"Yeah, it was tough," Celtics head coach Ime Udoka, who was Philadelphia's defensive coordinator for that series, told ESPN. "Obviously losing Ben Simmons in that series, we didn't have somebody for Jayson [Tatum], but it was just also one less defender for Kemba, so he really got loose in that series."

Hanging over all of it, though, were ongoing issues with Walker's balky left knee. He missed time before the pandemic paused the 2019-20 season and embarked on a ramp-up program into the bubble. Walker then was put on a 12-week strengthening program after Boston's loss in those East finals -- one the Celtics expected would help him begin last season on schedule.

Walker, though, didn't make his debut until Jan. 17.

And while Walker's regular-season performance in 2021 -- 19.3 points per game and 4.9 assists per game, along with 42% shooting overall and 36% from 3-point range in 31.1 minutes a night -- was in line with his production from his first season in Boston (20.4 points, 4.8 assists, 42.5% shooting overall and 38.1% from 3-point range in 31.8 minutes), it didn't have the same impact.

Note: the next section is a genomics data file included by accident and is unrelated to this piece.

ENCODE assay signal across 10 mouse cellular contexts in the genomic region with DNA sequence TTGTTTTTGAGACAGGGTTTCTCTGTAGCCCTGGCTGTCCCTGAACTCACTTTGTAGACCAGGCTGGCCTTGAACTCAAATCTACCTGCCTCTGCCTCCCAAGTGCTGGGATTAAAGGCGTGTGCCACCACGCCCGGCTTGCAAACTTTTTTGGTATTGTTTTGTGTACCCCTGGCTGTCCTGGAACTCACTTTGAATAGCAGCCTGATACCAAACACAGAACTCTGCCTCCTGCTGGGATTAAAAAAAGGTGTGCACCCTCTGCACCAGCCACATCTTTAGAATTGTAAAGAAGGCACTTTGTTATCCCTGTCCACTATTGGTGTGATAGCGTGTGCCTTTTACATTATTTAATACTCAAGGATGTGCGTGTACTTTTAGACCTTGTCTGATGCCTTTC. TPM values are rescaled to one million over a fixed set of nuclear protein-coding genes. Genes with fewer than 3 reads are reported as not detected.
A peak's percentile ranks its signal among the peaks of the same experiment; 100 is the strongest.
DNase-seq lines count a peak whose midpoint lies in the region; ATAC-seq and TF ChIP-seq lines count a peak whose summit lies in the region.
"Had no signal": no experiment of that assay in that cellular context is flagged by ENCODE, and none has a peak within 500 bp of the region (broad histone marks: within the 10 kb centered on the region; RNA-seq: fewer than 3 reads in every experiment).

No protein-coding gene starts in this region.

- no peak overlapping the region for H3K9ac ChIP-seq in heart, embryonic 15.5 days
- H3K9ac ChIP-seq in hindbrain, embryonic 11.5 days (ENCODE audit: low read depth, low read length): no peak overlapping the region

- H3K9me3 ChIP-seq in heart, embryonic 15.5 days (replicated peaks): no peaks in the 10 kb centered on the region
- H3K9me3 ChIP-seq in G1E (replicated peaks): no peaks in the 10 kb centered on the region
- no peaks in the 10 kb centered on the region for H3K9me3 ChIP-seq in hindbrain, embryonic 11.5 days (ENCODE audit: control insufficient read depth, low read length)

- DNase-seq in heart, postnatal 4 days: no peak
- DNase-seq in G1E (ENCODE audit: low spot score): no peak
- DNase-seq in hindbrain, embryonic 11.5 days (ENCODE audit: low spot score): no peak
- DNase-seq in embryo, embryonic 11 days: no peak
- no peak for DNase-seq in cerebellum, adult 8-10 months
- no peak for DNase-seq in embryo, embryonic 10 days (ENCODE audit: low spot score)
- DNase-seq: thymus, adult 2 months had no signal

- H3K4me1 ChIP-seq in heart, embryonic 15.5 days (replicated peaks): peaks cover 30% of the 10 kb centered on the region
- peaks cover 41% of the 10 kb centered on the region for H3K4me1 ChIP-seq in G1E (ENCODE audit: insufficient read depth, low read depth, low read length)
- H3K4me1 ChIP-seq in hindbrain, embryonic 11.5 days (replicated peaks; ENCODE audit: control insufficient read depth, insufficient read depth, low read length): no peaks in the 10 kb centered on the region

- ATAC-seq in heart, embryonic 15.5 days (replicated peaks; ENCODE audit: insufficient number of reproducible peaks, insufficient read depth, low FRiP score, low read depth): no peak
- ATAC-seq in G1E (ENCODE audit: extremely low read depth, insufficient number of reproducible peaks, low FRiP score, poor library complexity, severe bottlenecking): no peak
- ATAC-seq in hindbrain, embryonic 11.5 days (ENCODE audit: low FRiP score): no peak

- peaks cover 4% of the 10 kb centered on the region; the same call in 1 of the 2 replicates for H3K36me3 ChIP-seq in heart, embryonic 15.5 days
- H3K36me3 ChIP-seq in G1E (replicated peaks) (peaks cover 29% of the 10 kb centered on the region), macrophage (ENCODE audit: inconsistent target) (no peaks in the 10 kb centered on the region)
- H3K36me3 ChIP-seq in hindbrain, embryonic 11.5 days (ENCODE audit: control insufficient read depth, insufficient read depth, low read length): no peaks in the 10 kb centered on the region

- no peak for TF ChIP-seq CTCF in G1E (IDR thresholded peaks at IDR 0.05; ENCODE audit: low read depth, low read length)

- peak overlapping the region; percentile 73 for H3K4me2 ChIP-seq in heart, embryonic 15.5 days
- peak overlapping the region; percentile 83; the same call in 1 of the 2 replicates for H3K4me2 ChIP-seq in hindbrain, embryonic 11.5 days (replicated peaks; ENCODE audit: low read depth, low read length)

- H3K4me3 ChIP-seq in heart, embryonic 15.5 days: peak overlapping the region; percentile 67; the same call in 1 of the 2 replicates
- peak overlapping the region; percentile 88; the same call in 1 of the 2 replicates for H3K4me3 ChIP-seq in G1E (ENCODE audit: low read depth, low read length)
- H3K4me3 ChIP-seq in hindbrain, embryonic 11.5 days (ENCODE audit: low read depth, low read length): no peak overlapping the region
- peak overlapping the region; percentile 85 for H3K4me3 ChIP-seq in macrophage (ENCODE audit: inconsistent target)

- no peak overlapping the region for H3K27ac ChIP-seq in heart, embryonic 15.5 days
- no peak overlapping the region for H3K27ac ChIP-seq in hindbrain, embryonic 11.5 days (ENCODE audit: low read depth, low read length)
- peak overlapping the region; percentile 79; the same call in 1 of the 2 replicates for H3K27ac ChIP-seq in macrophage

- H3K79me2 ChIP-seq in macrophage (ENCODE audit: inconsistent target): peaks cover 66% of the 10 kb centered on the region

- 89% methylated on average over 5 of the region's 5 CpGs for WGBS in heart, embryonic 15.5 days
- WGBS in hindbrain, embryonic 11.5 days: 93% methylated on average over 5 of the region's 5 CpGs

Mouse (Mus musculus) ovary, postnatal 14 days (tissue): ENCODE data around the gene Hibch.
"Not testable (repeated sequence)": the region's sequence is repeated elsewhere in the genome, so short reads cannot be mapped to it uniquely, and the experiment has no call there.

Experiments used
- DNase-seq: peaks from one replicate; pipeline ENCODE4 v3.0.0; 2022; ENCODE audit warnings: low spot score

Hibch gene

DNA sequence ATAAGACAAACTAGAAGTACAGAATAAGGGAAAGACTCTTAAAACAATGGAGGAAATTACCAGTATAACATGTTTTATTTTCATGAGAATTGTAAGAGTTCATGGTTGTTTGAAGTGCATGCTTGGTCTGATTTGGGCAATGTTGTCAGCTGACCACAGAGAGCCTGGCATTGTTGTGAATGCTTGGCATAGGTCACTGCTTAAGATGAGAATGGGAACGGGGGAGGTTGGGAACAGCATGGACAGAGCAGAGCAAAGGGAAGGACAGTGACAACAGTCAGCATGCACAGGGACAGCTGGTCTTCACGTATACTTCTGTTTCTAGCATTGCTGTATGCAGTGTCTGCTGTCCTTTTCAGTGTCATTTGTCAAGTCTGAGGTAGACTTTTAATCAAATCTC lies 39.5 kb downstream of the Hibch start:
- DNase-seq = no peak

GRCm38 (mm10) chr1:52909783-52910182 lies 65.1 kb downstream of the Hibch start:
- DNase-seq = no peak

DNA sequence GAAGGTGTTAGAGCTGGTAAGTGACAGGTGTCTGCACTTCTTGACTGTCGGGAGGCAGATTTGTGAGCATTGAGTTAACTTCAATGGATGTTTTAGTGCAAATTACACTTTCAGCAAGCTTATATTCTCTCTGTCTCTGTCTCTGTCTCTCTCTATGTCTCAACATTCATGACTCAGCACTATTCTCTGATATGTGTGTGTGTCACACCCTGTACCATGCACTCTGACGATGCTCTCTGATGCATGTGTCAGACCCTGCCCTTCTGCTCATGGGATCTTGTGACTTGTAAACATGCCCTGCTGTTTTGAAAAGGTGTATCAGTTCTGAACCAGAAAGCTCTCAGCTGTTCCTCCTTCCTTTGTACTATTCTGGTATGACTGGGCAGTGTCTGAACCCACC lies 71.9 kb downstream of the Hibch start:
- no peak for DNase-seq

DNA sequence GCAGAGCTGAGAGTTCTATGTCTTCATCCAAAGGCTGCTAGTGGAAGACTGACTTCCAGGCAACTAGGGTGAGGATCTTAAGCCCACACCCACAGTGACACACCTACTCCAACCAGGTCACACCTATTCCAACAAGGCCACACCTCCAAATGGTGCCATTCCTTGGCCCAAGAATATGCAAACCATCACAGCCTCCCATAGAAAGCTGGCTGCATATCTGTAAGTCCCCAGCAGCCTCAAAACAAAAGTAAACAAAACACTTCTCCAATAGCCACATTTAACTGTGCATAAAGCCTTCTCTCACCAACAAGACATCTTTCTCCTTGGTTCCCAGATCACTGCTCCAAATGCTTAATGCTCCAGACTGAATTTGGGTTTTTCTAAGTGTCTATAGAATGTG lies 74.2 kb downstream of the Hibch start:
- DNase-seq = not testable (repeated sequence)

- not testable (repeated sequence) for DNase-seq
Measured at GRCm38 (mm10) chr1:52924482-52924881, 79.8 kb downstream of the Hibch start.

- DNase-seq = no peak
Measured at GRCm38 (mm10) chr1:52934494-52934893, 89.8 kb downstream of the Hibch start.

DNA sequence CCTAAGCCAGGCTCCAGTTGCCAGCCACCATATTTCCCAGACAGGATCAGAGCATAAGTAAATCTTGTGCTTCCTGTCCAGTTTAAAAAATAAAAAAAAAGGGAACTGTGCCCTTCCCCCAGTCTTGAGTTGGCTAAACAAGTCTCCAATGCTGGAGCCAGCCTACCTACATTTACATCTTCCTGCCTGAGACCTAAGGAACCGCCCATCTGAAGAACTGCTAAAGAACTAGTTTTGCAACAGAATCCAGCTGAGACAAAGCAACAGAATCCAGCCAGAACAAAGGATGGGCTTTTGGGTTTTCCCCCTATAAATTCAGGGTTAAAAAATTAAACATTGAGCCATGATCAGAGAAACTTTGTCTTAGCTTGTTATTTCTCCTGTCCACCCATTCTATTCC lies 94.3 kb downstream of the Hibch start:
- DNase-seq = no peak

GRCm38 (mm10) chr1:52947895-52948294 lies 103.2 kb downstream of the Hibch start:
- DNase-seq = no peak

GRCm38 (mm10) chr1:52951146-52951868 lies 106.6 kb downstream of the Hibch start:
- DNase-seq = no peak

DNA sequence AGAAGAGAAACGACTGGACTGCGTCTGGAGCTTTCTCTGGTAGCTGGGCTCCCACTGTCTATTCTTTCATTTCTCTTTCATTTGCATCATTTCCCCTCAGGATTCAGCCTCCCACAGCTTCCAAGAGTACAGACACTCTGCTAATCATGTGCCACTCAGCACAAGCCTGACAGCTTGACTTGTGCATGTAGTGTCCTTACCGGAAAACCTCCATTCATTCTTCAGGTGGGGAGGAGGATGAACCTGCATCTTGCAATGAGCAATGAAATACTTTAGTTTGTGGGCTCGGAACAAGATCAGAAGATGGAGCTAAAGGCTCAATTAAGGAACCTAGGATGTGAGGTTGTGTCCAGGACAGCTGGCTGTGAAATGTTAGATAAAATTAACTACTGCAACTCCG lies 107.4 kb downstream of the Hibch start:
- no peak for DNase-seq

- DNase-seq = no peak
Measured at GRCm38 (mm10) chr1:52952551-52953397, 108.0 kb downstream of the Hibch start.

"​​I almost feel like this guy gave up his body in Charlotte," said another Eastern Conference scout. "He had to do everything in Charlotte. And I just feel like he was broken down by the time he got to Boston."

Beyond that, Walker's elite skills became redundant on a Celtics team whose offense evolved to run through its young stars, Jayson Tatum and Jaylen Brown. While Walker, long seen as one of the league's best locker room presences, was always supportive of his teammates, it was an adjustment to go from being a guy who had the entire system built around him in Charlotte to, last season, becoming the third option in Boston.

"Those other two guys had the ball a lot, and can he function as well if he's not 'the' guy?" asked an Eastern Conference executive. "Throughout his career he's always been the best player on his team. ... And he's had the ball in his hands a lot, so there's an adjustment to that and you have to be a real catch-and-shoot player if you're playing off Jaylen and Jayson ...

"I don't think he adjusted to it. And then defensively, his size and inability to keep people in front is a challenge to deal with when people take time to attack you in the playoffs."